Uncertainties in global change impacts, the complexities associated with the interconnected cycling of nitrogen, carbon, and water present daunting management challenges. Existing models provide detailed information on specific sub-systems (e.g., land, air, water, and economics). An increasing awareness of the unintended consequences of management decisions resulting from interconnectedness of these sub-systems, however, necessitates coupled regional earth system models (EaSMs). Decision makers’ needs and priorities can be integrated into the model design and development processes to enhance decision-making relevance and “usability” of EaSMs. BioEarth is a research initiative currently under development with a focus on the U.S. Pacific Northwest region thatmore » explores the coupling of multiple stand-alone EaSMs to generate usable information for resource decision-making. Direct engagement between model developers and non-academic stakeholders involved in resource and environmental management decisions throughout the model development process is a critical component of this effort. BioEarth utilizes a bottom-up approach for its land surface model that preserves fine spatial-scale sensitivities and lateral hydrologic connectivity, which makes it unique among many regional EaSMs. Here, we describe the BioEarth initiative and highlights opportunities and challenges associated with coupling multiple stand-alone models to generate usable information for agricultural and natural resource decision-making.« less

  12. DOE Regional Tribal Energy Project Development and Finance Workshops to be Held this Summer

    Broader source: Energy.gov [DOE]

    The DOE Office of Indian Energy and Tribal Energy Program are hosting a series of interactive workshops this summer for tribal leaders and staff focused on developing commercial-, community-, and facility-scale renewable energy projects on tribal lands.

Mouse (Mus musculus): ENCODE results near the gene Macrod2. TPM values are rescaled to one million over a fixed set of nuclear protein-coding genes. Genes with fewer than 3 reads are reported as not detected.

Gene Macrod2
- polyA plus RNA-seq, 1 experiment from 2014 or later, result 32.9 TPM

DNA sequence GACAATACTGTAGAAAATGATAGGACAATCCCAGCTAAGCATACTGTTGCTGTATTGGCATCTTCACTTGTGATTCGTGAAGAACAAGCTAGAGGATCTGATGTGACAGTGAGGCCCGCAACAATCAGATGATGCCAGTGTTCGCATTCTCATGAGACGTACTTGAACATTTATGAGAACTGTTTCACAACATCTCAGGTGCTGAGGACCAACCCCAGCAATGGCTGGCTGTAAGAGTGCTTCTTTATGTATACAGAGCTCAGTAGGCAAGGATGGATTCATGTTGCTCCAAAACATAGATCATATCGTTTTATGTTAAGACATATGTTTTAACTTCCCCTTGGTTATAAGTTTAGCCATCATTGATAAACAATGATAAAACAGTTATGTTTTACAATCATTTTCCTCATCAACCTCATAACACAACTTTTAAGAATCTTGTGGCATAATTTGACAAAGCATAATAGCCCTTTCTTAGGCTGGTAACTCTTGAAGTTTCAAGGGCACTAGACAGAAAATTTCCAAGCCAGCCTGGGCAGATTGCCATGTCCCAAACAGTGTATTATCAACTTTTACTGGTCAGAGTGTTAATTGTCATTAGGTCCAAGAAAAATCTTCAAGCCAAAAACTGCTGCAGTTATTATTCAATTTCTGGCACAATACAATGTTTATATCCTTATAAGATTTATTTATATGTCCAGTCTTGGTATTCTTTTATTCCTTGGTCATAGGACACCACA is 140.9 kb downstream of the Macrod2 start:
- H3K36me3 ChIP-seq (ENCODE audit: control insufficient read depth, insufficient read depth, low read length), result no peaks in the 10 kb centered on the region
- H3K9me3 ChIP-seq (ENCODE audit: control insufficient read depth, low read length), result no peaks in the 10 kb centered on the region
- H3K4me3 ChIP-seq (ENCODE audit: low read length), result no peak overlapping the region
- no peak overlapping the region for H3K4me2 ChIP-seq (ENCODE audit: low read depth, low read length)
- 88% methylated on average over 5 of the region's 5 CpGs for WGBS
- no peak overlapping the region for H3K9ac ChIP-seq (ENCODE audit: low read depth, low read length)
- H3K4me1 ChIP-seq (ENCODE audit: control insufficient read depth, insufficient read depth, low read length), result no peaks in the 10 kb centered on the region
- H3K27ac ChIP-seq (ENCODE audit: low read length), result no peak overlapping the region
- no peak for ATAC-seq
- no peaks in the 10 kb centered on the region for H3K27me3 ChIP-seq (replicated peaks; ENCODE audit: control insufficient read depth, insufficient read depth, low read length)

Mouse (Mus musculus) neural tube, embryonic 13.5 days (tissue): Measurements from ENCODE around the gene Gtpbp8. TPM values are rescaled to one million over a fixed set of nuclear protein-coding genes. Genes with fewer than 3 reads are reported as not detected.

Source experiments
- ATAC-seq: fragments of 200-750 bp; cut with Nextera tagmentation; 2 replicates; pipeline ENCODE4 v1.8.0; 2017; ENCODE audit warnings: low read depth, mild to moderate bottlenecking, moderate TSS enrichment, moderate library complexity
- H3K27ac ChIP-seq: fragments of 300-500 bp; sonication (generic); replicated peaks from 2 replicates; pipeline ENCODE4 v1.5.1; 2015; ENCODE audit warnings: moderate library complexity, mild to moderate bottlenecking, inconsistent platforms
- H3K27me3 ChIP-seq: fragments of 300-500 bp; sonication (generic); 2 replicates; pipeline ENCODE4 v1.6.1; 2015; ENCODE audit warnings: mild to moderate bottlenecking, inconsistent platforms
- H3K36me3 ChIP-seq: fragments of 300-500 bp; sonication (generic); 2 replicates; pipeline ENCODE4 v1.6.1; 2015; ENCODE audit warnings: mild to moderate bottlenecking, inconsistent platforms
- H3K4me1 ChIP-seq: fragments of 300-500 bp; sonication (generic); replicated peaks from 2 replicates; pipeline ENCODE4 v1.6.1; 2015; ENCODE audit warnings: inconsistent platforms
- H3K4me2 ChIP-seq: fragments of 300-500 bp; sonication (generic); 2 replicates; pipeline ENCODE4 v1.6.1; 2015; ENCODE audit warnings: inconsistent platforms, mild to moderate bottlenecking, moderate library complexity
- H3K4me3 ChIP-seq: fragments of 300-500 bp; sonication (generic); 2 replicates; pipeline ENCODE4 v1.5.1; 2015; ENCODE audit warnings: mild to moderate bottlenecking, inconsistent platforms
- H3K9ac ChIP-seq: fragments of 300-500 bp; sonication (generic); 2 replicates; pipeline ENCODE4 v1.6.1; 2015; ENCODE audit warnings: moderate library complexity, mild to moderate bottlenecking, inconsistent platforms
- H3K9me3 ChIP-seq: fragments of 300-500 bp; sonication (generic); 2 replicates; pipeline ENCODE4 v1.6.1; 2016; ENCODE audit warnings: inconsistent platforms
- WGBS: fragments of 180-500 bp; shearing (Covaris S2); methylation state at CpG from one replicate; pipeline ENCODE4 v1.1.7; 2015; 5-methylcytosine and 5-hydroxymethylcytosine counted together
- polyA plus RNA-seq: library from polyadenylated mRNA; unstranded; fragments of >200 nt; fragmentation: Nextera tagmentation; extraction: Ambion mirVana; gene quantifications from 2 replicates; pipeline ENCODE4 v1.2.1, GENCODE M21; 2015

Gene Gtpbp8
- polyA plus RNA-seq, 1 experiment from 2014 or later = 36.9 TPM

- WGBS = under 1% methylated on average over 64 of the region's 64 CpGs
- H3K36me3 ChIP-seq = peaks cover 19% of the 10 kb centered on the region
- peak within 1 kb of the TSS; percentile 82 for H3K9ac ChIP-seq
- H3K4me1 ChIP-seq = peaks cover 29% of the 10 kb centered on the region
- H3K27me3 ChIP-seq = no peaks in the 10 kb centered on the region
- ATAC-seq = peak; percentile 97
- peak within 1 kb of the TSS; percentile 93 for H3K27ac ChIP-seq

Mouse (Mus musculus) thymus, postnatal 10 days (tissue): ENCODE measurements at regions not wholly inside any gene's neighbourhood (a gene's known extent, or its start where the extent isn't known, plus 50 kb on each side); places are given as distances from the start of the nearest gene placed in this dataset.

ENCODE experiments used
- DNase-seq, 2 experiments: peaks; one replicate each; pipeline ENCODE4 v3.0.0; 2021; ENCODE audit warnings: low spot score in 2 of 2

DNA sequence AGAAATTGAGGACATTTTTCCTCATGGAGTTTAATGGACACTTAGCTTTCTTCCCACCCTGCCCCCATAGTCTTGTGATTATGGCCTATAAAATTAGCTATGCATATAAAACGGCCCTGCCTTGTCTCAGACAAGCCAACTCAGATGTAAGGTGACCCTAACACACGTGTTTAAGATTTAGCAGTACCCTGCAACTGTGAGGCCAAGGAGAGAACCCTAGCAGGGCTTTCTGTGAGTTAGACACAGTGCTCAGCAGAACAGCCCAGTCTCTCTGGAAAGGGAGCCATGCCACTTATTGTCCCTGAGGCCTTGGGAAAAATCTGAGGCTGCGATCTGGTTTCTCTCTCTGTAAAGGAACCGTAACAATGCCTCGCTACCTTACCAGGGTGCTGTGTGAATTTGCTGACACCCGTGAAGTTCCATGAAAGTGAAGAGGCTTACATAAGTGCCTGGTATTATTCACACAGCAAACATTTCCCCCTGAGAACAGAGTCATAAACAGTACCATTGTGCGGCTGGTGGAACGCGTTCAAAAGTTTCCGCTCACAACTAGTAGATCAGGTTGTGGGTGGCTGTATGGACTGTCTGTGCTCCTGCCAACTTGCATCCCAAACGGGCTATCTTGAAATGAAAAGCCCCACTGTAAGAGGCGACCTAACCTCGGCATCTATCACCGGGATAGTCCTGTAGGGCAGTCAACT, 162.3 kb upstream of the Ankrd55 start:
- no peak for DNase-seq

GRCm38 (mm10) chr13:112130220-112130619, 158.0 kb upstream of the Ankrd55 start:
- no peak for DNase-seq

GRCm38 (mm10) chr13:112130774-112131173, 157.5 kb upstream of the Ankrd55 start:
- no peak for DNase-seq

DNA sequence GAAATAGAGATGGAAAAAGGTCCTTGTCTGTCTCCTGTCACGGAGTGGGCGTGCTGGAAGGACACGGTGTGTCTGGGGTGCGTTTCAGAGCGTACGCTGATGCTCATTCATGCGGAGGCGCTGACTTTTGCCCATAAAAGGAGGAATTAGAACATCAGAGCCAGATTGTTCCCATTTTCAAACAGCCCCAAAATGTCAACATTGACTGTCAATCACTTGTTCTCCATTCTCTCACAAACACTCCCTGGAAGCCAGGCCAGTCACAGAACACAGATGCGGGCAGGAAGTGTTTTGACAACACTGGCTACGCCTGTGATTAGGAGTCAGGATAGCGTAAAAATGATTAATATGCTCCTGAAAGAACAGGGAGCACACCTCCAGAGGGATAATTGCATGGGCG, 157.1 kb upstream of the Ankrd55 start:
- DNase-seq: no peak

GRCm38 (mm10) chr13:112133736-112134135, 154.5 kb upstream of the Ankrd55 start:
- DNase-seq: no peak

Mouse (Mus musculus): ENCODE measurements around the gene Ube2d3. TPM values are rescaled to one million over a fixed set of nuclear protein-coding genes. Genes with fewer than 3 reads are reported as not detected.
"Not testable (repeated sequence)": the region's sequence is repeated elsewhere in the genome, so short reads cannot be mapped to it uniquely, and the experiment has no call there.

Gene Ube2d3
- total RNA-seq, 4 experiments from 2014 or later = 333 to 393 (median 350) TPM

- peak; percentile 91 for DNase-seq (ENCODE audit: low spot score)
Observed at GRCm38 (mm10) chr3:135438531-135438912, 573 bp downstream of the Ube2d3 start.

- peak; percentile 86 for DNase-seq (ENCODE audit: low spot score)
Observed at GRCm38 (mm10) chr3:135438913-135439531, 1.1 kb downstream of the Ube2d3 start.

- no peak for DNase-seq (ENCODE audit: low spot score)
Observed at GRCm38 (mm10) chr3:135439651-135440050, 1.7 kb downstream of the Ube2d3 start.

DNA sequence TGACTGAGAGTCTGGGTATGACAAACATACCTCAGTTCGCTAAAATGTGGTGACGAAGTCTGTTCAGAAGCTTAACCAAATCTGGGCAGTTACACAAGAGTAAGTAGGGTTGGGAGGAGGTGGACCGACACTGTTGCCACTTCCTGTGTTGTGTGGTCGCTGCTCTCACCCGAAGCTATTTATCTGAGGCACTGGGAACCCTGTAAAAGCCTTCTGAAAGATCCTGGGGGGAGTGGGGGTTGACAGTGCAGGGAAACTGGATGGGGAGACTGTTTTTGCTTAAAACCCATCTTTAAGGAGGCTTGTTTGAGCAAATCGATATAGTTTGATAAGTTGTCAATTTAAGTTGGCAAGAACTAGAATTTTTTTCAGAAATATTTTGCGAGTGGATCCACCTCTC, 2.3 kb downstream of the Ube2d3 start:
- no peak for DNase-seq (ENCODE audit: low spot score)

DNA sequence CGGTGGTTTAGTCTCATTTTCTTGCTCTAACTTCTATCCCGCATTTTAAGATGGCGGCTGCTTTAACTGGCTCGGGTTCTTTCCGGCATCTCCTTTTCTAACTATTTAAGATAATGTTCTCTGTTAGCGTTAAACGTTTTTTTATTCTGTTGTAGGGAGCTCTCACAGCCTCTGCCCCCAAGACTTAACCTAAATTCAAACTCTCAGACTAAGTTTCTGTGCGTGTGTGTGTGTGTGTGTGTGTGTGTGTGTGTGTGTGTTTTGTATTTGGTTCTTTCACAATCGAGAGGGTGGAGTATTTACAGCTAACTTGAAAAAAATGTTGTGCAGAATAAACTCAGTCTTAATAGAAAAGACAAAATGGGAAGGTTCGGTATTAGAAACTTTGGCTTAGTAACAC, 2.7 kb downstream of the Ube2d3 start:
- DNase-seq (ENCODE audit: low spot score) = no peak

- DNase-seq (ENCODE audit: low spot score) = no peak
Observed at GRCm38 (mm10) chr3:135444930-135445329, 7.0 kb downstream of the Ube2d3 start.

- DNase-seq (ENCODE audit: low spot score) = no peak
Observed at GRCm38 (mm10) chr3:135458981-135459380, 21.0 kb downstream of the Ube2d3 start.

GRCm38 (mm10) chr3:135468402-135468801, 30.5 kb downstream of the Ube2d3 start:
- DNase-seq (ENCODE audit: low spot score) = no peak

13. South Asia Regional Initiative for Energy Cooperation and Development...

    Open Energy Info (EERE)

    reduced greenhouse gas emissions, and overall improvements in environmental quality and human health in the region. "The South Asia Regional Initiative for Energy Cooperation and...

  14. Keweenaw Bay Indian Community Presentation - Assessing the Feasibility of Renewable Energy Development and Energy Efficiency Deployment on Tribal Lands

    Energy Savers [EERE]

    Community PRESENTATION Assessing the Feasibility of Renewable Energy Development and Energy Efficiency Deployment on Tribal Lands November 18, 2009 Gregg Nominelli, J.D. Economic Developer BACKGROUND INFORMATION  U.S. Department of Justice  Tribal Council formed Committee for Alternative & Renewable Energy  Council for Energy Resource Tribes  Targeted Wind Power Development & Energy Efficiency U.S. Department of Justice  Weed & Seed Program  Community Capacity

  15. National Geo-Database for Biofuel Simulations and Regional Analysis of Biorefinery Siting Based on Cellulosic Feedstock Grown on Marginal Lands

    SciTech Connect (OSTI)

    Izaurralde, Roberto C.; Zhang, Xuesong; Sahajpal, Ritvik; Manowitz, David H.

    2012-04-01